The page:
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Elantris (2006)

Elantris (2006)

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4.14 of 5 Votes: 1
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0765350378 (ISBN13: 9780765350374)
tor fantasy

About book Elantris (2006)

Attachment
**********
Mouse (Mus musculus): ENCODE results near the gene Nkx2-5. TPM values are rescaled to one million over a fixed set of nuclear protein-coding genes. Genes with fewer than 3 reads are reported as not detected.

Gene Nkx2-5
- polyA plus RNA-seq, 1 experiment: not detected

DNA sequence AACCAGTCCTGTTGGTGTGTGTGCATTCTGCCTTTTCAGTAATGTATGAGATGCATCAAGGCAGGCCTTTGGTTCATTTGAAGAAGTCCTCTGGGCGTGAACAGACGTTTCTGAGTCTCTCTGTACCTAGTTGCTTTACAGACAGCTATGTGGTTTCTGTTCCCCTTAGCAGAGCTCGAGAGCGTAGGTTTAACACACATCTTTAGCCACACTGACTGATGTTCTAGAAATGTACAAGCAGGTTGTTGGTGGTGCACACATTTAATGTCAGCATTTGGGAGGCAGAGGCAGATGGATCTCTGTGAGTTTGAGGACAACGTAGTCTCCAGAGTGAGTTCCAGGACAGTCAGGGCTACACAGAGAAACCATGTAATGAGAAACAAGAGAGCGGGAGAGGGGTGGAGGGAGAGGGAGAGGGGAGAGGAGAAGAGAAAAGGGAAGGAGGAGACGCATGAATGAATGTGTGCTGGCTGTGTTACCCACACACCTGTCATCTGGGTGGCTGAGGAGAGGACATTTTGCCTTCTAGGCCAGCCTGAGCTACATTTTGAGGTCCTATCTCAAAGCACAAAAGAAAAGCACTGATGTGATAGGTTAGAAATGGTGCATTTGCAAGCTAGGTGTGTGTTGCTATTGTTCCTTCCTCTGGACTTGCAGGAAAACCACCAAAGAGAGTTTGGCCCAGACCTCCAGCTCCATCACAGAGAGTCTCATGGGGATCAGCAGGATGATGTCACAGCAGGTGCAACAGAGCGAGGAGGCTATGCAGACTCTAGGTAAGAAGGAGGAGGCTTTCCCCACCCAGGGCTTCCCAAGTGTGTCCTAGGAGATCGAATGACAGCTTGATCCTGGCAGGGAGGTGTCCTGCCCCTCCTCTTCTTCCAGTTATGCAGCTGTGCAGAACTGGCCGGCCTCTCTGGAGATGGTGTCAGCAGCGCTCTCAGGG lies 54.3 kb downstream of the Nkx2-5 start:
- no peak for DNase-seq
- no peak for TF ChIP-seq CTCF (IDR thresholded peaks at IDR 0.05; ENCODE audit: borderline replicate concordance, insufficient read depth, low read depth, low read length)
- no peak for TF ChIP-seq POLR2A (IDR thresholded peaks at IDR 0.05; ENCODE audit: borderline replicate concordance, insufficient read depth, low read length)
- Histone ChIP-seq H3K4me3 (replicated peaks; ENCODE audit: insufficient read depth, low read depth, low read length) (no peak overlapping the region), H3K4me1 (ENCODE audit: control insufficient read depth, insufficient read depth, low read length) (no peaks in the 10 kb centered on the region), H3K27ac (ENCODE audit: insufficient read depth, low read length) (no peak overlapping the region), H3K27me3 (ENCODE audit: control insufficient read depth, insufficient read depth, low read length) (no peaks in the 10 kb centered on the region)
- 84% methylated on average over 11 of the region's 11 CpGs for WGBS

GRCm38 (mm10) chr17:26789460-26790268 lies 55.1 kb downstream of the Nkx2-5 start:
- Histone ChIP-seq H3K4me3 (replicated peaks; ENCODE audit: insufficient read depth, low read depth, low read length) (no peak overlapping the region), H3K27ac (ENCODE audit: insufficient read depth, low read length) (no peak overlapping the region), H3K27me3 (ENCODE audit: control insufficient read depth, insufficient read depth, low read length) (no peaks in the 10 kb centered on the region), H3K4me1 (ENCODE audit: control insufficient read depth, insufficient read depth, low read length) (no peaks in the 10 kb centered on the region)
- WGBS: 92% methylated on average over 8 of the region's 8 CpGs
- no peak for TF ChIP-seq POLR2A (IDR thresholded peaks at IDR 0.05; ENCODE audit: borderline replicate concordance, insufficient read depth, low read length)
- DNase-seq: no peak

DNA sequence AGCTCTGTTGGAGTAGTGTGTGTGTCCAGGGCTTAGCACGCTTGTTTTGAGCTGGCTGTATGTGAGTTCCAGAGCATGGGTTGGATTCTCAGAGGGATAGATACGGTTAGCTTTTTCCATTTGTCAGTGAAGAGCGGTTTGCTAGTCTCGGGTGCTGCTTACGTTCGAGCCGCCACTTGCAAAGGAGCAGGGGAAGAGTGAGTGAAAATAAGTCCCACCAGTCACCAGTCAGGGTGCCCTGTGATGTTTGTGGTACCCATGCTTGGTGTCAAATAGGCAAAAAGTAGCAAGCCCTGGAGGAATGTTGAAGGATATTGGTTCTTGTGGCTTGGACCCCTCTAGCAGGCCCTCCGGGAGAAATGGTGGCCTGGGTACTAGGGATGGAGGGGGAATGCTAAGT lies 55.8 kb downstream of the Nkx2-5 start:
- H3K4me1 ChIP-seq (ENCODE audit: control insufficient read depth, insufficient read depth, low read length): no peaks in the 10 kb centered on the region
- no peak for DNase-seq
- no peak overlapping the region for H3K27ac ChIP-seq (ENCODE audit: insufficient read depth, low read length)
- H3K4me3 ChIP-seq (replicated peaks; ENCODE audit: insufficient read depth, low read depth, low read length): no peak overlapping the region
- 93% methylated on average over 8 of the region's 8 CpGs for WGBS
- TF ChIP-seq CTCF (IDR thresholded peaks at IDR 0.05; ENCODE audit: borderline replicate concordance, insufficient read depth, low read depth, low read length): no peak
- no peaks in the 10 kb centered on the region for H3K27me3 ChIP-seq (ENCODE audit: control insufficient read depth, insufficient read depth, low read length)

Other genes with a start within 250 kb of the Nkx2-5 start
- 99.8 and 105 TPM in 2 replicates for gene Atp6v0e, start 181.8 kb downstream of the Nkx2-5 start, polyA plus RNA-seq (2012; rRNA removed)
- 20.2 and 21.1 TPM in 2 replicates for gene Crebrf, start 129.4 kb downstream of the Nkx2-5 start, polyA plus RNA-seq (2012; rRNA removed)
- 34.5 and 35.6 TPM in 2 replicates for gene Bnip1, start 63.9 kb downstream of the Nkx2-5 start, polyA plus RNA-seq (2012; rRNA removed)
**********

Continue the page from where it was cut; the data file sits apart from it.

Sandersonitis Support group a.k.a. Epic Buddy Read starting July 4 With members Athena, Alexa, Armina, Gavin and Desinka4 Stars Only Because I Know the Extra Epicness Brandon Sanderson Delivers in Later WorksReasons Brandon Sanderson (BS) is one of/if not my favorite author1.tStrong Female Characters2.tComplex Heroes and Villians3.tComplicated yet Understandable Magic Systems4.tIntertwining of Religion and Culture5.tMore than one book a year (looking at you Patrick Rothfuss and George RR Martin)6.tHumor7.tPlots twist I never saw coming8.tAnd he always has the best rollercoaster ride possible on the last 20% of each book.I spent thirty minutes trying to explain this book to my husband and son. Why it was cool and all the stuff I liked about it such as a zombie city with intelligent life, a marriage of two people who have never met in person and one of whom is assumed dead, a religious zealot that made my skin crawl, silvery orbs that have a sentient being in them that act as a type of google/skype hybrid, political intrigue, pending doom etc, etc….and I failed miserably all I got from them was…. I’m not even sure that the book’s description does it justice and I may fail here as well but I will give it a shot. This is shown from the perspectives of three different PoVs; Raoden the Prince of Arelon, Sarene the Teoish princess he was supposed to marry and Hrathen a priest from Fjorden sent to convert the people of Arelon. I like this style of storytelling because of the larger picture you see when it is from all the different angles. The story: “The Shaod, it was called. The Transformation... When it came, the fortunate person's life ended and began anew; he would discard his old, mundane existence and move to Elantris. Elantris, where he could live in bliss, rule in wisdom, and be worshiped for eternity.Eternity ended ten years ago.”Now Elantris is a city that is full of walking corpses. Some still have their minds but many have given into the pain and despair and become nothing more than muttering lumps on the side of the streets. Everything is dirty and broken. The city that was once beautiful and full of God like beings with magical powers is now just a shell of what it once was. Raoden was the Prince of Arelon before the Shaod took him and his heart stopped beating. Now he is a walking corpse in Elantris too, but he thinks that maybe he can find a way to make life in Elantris a little better than it is now. ”We’re dead, sule,” Galladon said. “What purpose can we have besides suffering?”“That’s exactly the problem. Everyone’s convinced that their lives are over just because their hearts stopped beating.”“That’s usually a pretty good indication, sule,” Sarene, is a spinster by Teosh standards. She is twenty five and without much hope of finding a husband in Teod she agreed to an arranged marriage with Raoden. They have never met, only corresponded through letters and Seons (that is the silvery google/skype floating balls thingy), but she had hopes that one day it could be more than just a political arrangement. However, when she gets to Arelon she finds that the man she was supposed to marry has died and according to the terms of the marriage contract she is officially married to a man she never met. To save her homeland she will need to play some political games and find some allies in her new home. “The problem with being clever, Serene thought with a sigh, is that everyone assumes you're always planning something.”Finally there is Hrathen the high priest or gyorn in his religion. Sent by his god he has three months to convert the people of Arelon to Jaddeth or his god will conquer the city and none will survive. He caused a serious revolution in another country he tried to convert and hopes to avoid the mistakes he made in the past.This story is where it all begins. The thing I find hard about rating this book is that I have read other Brandon Sanderson (BS) books and so I know how much better his writing is going to get. BS is a fantastic story teller. His characters are complex and imperfect. The heroes have doubts and moments of weakness, the adversaries have good qualities and solid motivations for their actions as well. This is the first book he had published, his characters are still all these things but not as developed as in later works. The magic system created and the political ones are always different and well plotted out. There is a minor discrepancy in this one but it didn’t take away from the overall story me.I thoroughly enjoyed the story. I loved Jumping from Raoden’s chapters that where more action to Sarene’s that are more political intrigue and plotting. I held on hoping and waiting for the two to meet and loved the almost Beauty and the Beast aspect of their initial meeting. Hrathen’s chapters were insightful and disturbing; he went through a lot of planning and misdirection in his zeal to convert the kingdom. BS always creates strong female characters. Sarene is witty and fun. She speaks her mind and can play the political game well, even when she isn’t sure what she is playing at. One thing was clear, however. If the gyorn saw reason to preach against Elantris, then it was her duty to defend it. It was possible to block her enemy's schemes before she fully understood them.Since this is the first book he published it isn’t as polished as his later works and I will say that I knew how the overall ending would work out early on even though I didn’t see the twists and turns to get there. In his later works you have no idea how things are going to work out in the end. BS has really grown a lot in his writing since this novel. If you have never read anything by Brandon Sanderson I’m not sure that this is the book to start with. I say that only because he is one of my favorite Fantasy authors and I don’t want there to be any confusion on how great a writer he is. This is a novel in a greater collection of 36 novels called the cosmos but….DO NOT let that deter you. It reads great as a stand-alone novel as well.If you have never read another Sanderson book I recommend The Mistborn Series (because the first trilogy is complete) or the Stormlight Archives, The Way of Kings and Words of Radiance (because they are my absolute favorites). But if you have already read those pick this up, it is still a great story and you can see just how far BS has come.